[Further reading on rebuilding indexes]

23 Comments »

  1. Jonathan

    Very nicely written !

    Cheers :)

    Sidhu

    Comment by Sidhu — September 17, 2007 @ 1:45 am BST Sep 17,2007 | Reply

  2. This one just hit the spot, Jonathan.
    Quite timely!

    Comment by Noons — September 17, 2007 @ 2:20 am BST Sep 17,2007 | Reply

  3. Is the new ‘cross-DDL read consistency’ the same feature that allows a select to continue after the table (or partition) on which it is running has been dropped (or exchanged) ?
    It is an interesting thought that the recycle bin in 10g makes less likely that the dropped segment is overwritten soon – even if I don’t think that it will protect the index rebuild.

    Comment by Alberto Dell'Era — September 17, 2007 @ 12:34 pm BST Sep 17,2007 | Reply

  4. @Jonathan

    strange!

    I would expected that Oracle placed a lock on the that table/partition, so no-one can drop/alter/move it.

    More, if I’m rebuilding the index “online”, then I will expected that Oracle is “self consistent” (i.e. Oracle build a separate copy of the index before “switching” the original with the rebuild one).

    Well, a “strange” thing indeed! ^_^

    Comment by Antonio — September 17, 2007 @ 3:18 pm BST Sep 17,2007 | Reply

  5. [...] unknown wrote an interesting post today onHere’s a quick excerptFrom time to time I see people asking about Oracle error ORA-01410: invalid rowid. It’sa problem I’ve responded to a few times in newsgroups and presentations, but I recently realised that despite mentioning it casually for several … [...]

    Pingback by Mike’s Musings » Index Rebuild — September 17, 2007 @ 3:35 pm BST Sep 17,2007 | Reply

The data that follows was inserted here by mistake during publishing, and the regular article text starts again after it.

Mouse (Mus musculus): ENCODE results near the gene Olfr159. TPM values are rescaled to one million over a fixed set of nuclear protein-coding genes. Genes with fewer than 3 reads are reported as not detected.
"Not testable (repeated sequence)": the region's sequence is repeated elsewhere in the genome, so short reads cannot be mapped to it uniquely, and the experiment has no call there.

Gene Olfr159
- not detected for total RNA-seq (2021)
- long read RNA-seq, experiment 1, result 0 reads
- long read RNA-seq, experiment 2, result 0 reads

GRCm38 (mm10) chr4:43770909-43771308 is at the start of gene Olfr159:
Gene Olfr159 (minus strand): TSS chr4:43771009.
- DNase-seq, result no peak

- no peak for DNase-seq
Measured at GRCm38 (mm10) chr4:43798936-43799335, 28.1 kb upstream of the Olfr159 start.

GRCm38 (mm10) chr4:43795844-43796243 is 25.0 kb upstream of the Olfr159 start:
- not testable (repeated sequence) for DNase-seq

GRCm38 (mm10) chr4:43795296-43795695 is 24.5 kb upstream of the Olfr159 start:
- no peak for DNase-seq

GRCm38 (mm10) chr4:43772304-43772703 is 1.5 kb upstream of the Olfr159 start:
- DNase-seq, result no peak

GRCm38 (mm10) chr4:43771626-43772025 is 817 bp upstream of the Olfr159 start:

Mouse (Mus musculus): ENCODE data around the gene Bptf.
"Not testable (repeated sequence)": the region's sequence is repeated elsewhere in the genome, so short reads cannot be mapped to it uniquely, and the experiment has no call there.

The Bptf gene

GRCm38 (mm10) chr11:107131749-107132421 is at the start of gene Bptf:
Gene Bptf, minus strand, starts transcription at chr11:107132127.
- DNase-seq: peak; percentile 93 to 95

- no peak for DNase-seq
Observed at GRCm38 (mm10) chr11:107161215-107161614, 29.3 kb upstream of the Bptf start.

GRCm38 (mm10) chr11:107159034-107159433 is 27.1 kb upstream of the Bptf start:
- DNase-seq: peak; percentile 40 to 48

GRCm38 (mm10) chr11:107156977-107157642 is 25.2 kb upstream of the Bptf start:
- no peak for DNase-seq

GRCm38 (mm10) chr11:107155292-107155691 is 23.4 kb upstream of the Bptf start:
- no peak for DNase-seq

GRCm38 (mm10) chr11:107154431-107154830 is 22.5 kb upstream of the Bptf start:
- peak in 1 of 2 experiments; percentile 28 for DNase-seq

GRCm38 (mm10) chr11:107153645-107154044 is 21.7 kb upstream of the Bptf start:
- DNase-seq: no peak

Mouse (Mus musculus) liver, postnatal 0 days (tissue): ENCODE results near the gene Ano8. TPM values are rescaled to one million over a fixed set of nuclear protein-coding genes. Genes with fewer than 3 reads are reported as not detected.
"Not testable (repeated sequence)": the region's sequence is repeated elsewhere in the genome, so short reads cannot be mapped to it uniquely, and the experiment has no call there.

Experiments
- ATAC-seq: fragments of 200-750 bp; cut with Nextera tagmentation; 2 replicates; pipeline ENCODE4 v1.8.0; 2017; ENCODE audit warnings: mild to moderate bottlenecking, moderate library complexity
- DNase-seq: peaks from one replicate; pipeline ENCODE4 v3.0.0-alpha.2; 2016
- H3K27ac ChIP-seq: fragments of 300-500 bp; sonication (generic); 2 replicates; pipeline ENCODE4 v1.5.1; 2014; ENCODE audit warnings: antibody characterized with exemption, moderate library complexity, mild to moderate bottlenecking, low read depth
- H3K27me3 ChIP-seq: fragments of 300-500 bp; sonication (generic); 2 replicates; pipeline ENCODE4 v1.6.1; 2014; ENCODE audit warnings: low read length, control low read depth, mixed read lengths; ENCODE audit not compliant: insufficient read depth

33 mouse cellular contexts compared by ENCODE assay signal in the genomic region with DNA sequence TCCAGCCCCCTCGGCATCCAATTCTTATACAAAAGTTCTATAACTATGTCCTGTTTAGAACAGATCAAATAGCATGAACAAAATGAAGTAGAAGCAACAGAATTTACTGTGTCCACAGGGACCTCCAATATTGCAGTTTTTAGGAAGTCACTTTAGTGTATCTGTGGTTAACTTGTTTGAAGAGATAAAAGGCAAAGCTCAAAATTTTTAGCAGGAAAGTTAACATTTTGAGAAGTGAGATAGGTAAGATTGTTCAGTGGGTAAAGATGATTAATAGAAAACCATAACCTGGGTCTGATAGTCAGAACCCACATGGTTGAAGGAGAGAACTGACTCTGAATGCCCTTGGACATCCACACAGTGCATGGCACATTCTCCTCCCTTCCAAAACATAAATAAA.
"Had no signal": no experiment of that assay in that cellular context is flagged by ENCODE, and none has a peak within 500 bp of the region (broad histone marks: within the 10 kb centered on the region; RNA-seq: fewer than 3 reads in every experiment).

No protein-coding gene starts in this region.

6. @Antonio

    I believe, Oracle tries to avoid this kind of lock for the same reason why there is multi version read consistency: increased throughput. That’s one of the features that sets Oracle apart from other DB products.

    Also, Oracle *is* self consistent and it *does* the switch as you request. But from what I understand the ORA-01410 is similar in nature to ORA-01555 (snapshot too old), i.e. Oracle tries to do the job as good as possible but if resources are exhausted you get an error.

    Comment by Robert — September 19, 2007 @ 8:41 am BST Sep 19,2007 | Reply

  7. @Robert

    got your point.

    But…here we are seeing a “consistent read failure” (ORA-08176) and a invalid rowid (ORA-01410). It sound like: Oracle says: OMG! where the rows gone?

    So, we got read consistent problems: Oracle rebuild the index and generate new rowids (only for the index probably), so the running session (for..loop) find itself with a bunch of old refs (i.e. no more usable ones).

    I think is a bit different than “snapshot too old”, it’s more like: who moved my cheese? ^_^

    Comment by Antonio — September 19, 2007 @ 10:13 am BST Sep 19,2007 | Reply

  8. Antonio,

    I don’t understand the requirment about locking a table/partition so it can’t be moved. I don’t move a table. (Although I do copy the t1 table as an easy way of filling a hole in the tablespace – but the choice of thing to copy has nothing to do with the issue).

    When rebuilding (online, or “offline”) Oracle is self-consistent – the new version of the index is not made available until it is complete, the old version of the index is not decommissioned until the new index is available.

    The problem occurs because some processes are allowed to believe that a decommissioned index is still usable and try to keep on running.

    Comment by Jonathan Lewis — September 19, 2007 @ 11:29 am BST Sep 19,2007 | Reply

  9. @Jonathan

    The requirement about locking is to avoid the problem that arise here: if someone is using an object, I can not move/rebuild (“steal” :) ) that object.

    You say: the problem arise because some processes believe that the index is still OK, they believe to a “lie”.

    I say: Oracle doesn’t track that someone else is still using an object and so I should not modify it.

    Probably is “only” a design issue. That’s all!

    Comment by Antonio — September 19, 2007 @ 11:51 am BST Sep 19,2007 | Reply

  10. Antonio,
    Try this: